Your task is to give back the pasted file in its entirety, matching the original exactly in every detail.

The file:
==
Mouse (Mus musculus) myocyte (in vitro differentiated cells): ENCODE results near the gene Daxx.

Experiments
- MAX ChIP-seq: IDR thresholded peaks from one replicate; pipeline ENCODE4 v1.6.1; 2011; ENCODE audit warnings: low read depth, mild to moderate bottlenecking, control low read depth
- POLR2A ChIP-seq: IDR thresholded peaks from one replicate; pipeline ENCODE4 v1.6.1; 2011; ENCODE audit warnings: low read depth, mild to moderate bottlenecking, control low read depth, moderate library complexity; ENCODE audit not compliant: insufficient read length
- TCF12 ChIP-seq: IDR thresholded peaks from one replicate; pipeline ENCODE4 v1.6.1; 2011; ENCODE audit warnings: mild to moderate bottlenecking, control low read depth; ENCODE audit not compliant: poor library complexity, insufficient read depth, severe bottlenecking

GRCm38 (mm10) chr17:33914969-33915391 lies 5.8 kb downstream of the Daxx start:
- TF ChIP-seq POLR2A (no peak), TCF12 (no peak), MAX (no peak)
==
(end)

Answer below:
Mouse (Mus musculus) myocyte (in vitro differentiated cells): ENCODE results near the gene Daxx.

Experiments
- MAX ChIP-seq: IDR thresholded peaks from one replicate; pipeline ENCODE4 v1.6.1; 2011; ENCODE audit warnings: low read depth, mild to moderate bottlenecking, control low read depth
- POLR2A ChIP-seq: IDR thresholded peaks from one replicate; pipeline ENCODE4 v1.6.1; 2011; ENCODE audit warnings: low read depth, mild to moderate bottlenecking, control low read depth, moderate library complexity; ENCODE audit not compliant: insufficient read length
- TCF12 ChIP-seq: IDR thresholded peaks from one replicate; pipeline ENCODE4 v1.6.1; 2011; ENCODE audit warnings: mild to moderate bottlenecking, control low read depth; ENCODE audit not compliant: poor library complexity, insufficient read depth, severe bottlenecking

GRCm38 (mm10) chr17:33914969-33915391 lies 5.8 kb downstream of the Daxx start:
- TF ChIP-seq POLR2A (no peak), TCF12 (no peak), MAX (no peak)